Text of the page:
Preliminary Accident Reports

March 2018 Issue

NTSB Reports

Recent general aviation and air carrier accidents

December 2, 2017, Plato Center, Ill.

Pulsar 912XP Experimental

The pilot reported attempting to activate the airport’s pilot-controlled lighting (PCL) system, but was unsuccessful. He continued toward the airport and, while maneuvering for a landing, he lost sight of the airport. The pilot continued to descend, however, and the airplane sustained substantial damage when it impacted a fence adjacent to the runway at around 1650 Central time. The private airport’s owner reported the PCL does not receive signals from the southeast, due to obstructions. The accident airplane was approaching from the southeast.

December 3, 2017, Thomasville, Ga.

Piper PA-34-200T Seneca II

At about 1520 Eastern time, the airplane was substantially damaged while landing. The commercial pilot and three passengers were not injured. Visual conditions prevailed.

After an uneventful flight, the pilot extended the landing gear but the left main gear did not indicate down and locked. The pilot cycled the landing gear three times, and then utilized the manual landing gear extension procedure, with no changes. Aerial observation of the landing gear by airport personnel indicated all three landing gear appeared to be down. On touching down, the left main gear collapsed, the airplane turned 90 degrees to the left and came to a stop on the runway. Examination revealed the left main landing gear was partially extended and inside the gear well. Structural damage to the left wing was confirmed.

December 4, 2017, Rockford, Ill.

Beech Model C90 King Air

The airplane impacted terrain short of the runway at about 1802 Central time. The private pilot and one passenger sustained serious injuries while two passengers sustained minor injuries. The airplane was substantially damaged. Visual conditions prevailed.

The flight requested a local IFR clearance as it neared the destination and the pilot was cleared for a visual approach to Runway 19. As the airplane approached the airport, the pilot requested the Runway 25 lights be turned on and the airplane was subsequently cleared to land on Runway 25. The airplane impacted terrain before the Runway 25 threshold. At 1754, recorded weather at the airport included winds from 190 degrees at 18 knots, gusting to 25.

December 4, 2017, Rio Oso, Calif.

Beechcraft Model A36 Bonanza

At about 0720 Pacific time, the airplane made an emergency landing to an open field after the solo airline transport pilot noted an onboard fire. The pilot received minor injuries; the airplane sustained substantial damage. Visual conditions prevailed.

The pilot later stated he had started a descent to his destination when he saw a flickering light underneath the instrument panel. Realizing it was a fire, he reduced power and made an intentional gear-up forced landing to a field. The airplane landed in a plowed field and came to rest about 250 feet from its initial touchdown point after rotating 150 degrees to the left. After the pilot exited the airplane, it burst into flames.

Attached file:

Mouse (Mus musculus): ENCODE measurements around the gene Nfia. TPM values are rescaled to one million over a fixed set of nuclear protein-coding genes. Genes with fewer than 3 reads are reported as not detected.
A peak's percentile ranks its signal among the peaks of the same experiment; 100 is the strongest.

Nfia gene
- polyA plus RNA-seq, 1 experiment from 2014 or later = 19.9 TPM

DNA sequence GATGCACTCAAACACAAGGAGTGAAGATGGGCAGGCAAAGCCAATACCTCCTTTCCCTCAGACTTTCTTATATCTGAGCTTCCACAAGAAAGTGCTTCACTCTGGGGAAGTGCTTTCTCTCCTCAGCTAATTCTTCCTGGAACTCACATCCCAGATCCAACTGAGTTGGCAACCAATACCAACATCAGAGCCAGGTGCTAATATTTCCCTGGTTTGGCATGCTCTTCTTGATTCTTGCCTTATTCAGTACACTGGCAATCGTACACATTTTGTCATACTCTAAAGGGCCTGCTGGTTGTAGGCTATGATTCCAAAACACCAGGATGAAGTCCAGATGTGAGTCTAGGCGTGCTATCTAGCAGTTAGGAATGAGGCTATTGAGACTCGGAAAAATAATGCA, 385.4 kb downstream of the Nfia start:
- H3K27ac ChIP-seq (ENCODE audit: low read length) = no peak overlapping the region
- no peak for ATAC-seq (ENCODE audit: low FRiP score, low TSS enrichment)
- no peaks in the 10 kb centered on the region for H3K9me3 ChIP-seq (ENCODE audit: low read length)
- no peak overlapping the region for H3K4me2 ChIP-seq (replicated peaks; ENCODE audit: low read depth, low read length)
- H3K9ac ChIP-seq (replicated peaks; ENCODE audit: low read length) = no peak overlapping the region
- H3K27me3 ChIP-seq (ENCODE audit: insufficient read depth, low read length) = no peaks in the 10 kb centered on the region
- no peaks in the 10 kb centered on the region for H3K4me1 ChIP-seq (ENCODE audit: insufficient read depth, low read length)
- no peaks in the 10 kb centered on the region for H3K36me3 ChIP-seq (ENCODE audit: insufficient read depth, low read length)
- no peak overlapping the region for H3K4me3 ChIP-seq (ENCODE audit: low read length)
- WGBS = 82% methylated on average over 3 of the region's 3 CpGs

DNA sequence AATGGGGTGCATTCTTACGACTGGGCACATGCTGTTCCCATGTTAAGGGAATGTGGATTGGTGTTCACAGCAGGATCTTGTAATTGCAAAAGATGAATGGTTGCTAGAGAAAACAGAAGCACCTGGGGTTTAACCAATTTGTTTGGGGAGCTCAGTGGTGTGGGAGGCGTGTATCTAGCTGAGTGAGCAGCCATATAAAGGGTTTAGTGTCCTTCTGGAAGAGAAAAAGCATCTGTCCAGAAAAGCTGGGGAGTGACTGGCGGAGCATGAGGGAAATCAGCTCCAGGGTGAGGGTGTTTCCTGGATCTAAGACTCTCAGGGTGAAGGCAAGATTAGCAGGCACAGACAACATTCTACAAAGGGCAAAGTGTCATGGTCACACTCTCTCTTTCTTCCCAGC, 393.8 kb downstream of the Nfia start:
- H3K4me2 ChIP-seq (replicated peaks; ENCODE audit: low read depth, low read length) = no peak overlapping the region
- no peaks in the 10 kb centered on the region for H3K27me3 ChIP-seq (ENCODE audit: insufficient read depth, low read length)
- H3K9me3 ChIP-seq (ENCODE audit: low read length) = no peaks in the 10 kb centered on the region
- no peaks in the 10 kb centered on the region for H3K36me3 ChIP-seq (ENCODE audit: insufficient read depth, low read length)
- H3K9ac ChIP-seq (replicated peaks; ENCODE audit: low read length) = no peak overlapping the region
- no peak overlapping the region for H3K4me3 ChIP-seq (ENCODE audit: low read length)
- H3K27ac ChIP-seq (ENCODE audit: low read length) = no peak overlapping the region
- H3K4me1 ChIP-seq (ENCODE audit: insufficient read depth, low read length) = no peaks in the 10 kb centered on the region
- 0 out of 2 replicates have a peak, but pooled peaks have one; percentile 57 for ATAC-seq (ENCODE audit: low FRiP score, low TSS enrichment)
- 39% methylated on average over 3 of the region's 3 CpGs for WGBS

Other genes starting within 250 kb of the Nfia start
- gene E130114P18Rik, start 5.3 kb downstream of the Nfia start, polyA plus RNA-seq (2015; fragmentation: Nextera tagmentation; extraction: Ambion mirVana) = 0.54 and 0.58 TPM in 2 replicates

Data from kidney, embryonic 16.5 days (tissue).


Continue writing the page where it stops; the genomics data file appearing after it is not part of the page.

December 5, 2017, Brewton, Ala.

Piper PA-28-180 Cherokee 180

The airplane was substantially damaged during a forced landing at about 1400 Central time. The private pilot and passenger were not injured. Visual conditions prevailed.

While en route on an IFR flight plan, ATC cleared the flight to descend from 8000 feet msl to 4000. Subsequently, the engine experienced a total loss of power, and the pilot notified ATC he was diverting. Due to a strong headwind, the airplane was not able to glide to the nearest runway, so the pilot attempted to land in a field. During the landing approach, the airplane collided with tree tops and landed hard. During the roll-out, the airplane contacted a fence post, which damaged the right wing.

Examination revealed damage to the landing gear, fuselage, firewall and right wing leading edge. The left-wing fuel tank, which was undamaged, contained approximately 20 ounces of fuel. The right-wing fuel tank was breached and leaking but was approximately half-full. The fuel selector valve was positioned on the left fuel tank.

December 5, 2017, Glendale, Ariz.

Piper PA-34-200T Seneca II

At about 1835 Mountain time, the airplane was substantially damaged during a runway excursion after landing. The flight instructor and a commercial pilot were not injured. Visual conditions prevailed.

Both pilots reported that the left wing dipped during landing roll. Despite their control inputs, the airplane veered to the left side of the runway, collided with a runway sign and came to a stop in a grassy area. The left main landing gear had collapsed during the landing sequence.

December 6, 2017, Chesterfield, Mo.

Beech B36TC Turbocharged Bonanza

The airplane impacted a gas station pump canopy and parking lot at 1454 Central time, following a reported loss of engine power while on a visual approach. The solo private pilot sustained fatal injuries; the airplane was destroyed by post-impact fire. Visual conditions prevailed; the flight was conducted on an IFR flight plan.